Written on the 5 March 2009
“CAN you see the flying camel,” quizzes Yeoman, as he gazes into the still of the Arabian Desert.
Through a plume of smoke, my Syrian guide can see that I’m smiling and he chuckles loudly. The orange embers of the aromatic shisha crackle and come to life under the stars of the Dubai Desert Conservation Reserve as we share the traditional ‘hubbly-bubbly’ water pipe.
Earlier in the day, I was whisked from my plush surrounds at the Harbour Hotel overlooking The Palm project in order to savour a taste of the ‘real Dubai’. Three hours later we are crashing over sand dunes in a V8 powered Chevrolet 4WD en route to a traditional Bedouin encampment, where we will swap horsepower for camel power.
As the Chev churns up sand and we drop into the bowels of yet another sandy abyss, my Arabian Adventures guide talks up the beauty of this desolate landscape. The reserve was set up to protect wildlife such as the Arabian Oryx, the Arabian and sand gazelles and a wide variety of other mammal species, as well as to conduct extensive vegetation surveys and indigenous flora re-seeding programs.
We are chasing the sun as it disappears across the glimmering horizon. After 30 minutes, we arrive at a clearing for a rest and some refreshments while absorbing the ambience as the blazing sun rolls over the distant dunes for one last hurrah in the Gulf. The colours of the desert radiate in the after glow and cameras click quickly to capture the occasion.
Others in our convey get bogged in the sand and Yeoman seizes the opportunity to pull alongside a band of now baffled, jettisoned Americans.
“Which one of you is paying for the recovery?”
A collective shrug of the shoulders ensues as the group looks away, unsure how to respond to the joviality of our driver.
“Ok, well watch out for the snakes,”
Ipso facto the party search the ground for a trace of the desert python and the portly, gregarious Syrian laughs hard as we power on into the void.
We arrive at camp as the scent of Arabian cuisine drifts past the nostrils and into the night sky. We settle down to enjoy a feast of grilled meat, fresh salads and delectable Arabian sweets. The vino flows freely before we are entertained by bewitching belly dancers, while skilled henna artists ‘tattoo’ those keen to be inked for a couple of weeks. I walk past and one of the artists’ gestures for me to come into the tent: “Would you like a scorpion?” I agree and wander from the tent with my new skin art. Outside the camp, the camels are lined up as tourists do the obligatory lap and take pictures of themselves, ala Lawrence of Arabia.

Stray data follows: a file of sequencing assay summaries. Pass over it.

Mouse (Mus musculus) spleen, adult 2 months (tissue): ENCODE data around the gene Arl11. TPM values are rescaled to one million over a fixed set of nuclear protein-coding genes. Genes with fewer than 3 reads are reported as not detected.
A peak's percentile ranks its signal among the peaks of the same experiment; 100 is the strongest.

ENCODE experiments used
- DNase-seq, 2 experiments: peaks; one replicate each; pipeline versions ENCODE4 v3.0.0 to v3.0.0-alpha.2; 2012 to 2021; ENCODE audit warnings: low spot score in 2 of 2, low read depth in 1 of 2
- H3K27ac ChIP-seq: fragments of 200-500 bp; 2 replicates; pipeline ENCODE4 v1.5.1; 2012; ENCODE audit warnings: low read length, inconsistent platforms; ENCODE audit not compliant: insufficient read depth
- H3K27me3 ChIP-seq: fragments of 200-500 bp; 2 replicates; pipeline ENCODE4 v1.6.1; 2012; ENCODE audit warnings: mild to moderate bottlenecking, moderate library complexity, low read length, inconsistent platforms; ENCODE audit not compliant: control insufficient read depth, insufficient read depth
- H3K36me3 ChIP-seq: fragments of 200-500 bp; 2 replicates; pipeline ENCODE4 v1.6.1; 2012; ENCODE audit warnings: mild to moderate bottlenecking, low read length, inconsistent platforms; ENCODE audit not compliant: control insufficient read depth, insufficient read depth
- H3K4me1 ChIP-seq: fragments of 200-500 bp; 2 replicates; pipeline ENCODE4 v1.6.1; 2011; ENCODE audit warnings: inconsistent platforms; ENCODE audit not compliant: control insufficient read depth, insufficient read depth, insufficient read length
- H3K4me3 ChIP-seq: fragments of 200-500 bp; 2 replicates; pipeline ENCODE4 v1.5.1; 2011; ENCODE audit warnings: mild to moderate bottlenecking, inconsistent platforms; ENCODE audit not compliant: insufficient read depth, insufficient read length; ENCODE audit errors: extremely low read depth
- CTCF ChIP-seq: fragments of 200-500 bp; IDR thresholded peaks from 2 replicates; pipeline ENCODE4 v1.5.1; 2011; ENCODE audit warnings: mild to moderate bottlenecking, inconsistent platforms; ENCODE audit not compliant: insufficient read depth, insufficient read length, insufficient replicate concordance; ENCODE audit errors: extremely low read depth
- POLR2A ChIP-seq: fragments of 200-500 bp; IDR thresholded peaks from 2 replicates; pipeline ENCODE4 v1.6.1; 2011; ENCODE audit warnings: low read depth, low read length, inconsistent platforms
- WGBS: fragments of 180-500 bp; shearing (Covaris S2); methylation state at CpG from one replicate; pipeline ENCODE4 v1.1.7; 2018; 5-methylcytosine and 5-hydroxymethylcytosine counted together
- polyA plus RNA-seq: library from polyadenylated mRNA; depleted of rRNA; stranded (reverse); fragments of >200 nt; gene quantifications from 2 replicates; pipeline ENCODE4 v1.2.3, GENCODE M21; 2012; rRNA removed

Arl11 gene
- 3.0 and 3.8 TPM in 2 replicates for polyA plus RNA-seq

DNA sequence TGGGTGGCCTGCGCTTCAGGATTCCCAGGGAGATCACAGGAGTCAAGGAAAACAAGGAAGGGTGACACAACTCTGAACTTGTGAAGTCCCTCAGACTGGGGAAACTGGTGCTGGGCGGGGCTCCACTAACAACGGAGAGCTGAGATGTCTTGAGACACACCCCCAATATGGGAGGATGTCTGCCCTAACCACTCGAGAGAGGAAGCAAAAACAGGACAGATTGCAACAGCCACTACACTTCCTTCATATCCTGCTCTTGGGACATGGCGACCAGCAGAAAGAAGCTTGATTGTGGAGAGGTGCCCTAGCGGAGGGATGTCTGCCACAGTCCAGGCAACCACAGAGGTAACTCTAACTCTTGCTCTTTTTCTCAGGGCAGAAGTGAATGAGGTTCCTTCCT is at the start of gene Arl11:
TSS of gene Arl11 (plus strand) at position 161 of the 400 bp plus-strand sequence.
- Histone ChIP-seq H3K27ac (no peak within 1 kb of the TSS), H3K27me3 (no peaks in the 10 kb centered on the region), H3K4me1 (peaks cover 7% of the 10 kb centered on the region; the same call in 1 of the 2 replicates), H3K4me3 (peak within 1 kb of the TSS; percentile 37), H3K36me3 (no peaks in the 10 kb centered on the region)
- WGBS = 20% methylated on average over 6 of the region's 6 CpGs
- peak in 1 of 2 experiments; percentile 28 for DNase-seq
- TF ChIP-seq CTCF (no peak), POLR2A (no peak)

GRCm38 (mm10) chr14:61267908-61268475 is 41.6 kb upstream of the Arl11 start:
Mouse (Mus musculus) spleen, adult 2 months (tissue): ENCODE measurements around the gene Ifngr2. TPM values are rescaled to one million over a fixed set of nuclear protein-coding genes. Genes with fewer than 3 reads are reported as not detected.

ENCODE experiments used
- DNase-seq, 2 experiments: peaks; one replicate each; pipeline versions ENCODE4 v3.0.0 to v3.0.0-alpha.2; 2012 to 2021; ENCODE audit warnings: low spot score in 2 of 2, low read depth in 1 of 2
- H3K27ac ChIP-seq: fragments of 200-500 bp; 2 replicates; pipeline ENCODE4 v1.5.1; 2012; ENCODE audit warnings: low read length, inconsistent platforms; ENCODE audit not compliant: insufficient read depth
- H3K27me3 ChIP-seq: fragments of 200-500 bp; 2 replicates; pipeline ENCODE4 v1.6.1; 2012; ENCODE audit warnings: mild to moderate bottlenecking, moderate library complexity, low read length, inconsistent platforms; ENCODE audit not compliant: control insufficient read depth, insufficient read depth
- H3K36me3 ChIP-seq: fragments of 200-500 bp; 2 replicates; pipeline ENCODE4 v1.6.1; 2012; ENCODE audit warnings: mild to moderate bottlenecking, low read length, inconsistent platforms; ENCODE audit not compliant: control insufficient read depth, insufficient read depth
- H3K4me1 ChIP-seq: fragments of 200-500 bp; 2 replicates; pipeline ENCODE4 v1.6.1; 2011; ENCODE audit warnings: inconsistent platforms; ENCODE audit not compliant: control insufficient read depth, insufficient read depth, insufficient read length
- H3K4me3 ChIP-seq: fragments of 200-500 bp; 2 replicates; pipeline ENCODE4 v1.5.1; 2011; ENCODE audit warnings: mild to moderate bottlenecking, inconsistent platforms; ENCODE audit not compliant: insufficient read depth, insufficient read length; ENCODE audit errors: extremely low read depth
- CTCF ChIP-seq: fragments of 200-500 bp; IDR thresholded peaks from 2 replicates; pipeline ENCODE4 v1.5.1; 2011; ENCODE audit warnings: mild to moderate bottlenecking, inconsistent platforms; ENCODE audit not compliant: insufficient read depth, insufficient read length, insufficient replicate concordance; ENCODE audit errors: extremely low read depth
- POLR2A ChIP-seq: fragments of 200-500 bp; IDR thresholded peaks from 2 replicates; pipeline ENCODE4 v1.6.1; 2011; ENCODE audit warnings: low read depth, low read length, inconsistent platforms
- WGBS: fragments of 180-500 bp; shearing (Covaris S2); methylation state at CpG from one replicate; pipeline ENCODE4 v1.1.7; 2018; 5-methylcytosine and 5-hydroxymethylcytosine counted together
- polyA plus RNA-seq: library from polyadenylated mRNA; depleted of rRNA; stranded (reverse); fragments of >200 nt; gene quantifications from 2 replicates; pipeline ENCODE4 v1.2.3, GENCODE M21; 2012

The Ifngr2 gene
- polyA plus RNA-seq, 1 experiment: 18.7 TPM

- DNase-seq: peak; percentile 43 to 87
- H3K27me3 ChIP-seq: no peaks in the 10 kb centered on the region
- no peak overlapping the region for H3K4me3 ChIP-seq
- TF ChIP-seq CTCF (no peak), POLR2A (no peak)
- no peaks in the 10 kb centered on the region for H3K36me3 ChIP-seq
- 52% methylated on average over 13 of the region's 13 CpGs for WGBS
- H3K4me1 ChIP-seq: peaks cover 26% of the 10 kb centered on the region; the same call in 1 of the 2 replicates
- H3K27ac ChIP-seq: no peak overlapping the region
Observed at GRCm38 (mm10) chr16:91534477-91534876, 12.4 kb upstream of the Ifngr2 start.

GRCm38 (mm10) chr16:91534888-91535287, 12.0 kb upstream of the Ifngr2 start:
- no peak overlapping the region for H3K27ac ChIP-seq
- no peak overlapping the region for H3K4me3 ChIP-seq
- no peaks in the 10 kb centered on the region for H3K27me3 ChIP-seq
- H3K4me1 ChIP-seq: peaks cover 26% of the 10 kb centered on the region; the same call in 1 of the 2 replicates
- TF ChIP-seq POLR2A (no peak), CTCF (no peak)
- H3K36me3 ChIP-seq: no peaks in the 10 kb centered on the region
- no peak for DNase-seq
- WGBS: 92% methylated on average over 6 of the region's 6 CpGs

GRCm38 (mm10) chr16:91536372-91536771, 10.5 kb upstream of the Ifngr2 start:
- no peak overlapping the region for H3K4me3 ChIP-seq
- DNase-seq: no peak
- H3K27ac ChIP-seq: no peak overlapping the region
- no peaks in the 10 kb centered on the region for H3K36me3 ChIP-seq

“Lean back,” says the camel guide as I clamber onto the furry beast.
I lean back, but the camel, donning a doily over its head so as to prevent it from spitting at rich tourists, is not keen. The guide yanks at the rope and the camel finally stands and stretches its long legs. I feel to kick him gently in the ribs to spark a canter, but the guide tells me to go slow and we plod along tall and weird as cameras flash around us. I could be Ali Baba on the set of Arabian Nights as we cruise along the undulating terrain. But my trusty nag soon stops in its tracks and the guide ahead tells me the ride is over. We settle back inside the camp to share some shisha under a scintillating desert sky while belly dancers shimmy away in the distance.
Heading back into the bustle of Dubai late that evening, I’m smacked by the contrast.Here is a city struggling to cement its cultural identity by trying to become too many things to too many people, too soon. The desert au contraire offers tranquility amid the clutter, an escape to realign with nature in all its raw beauty.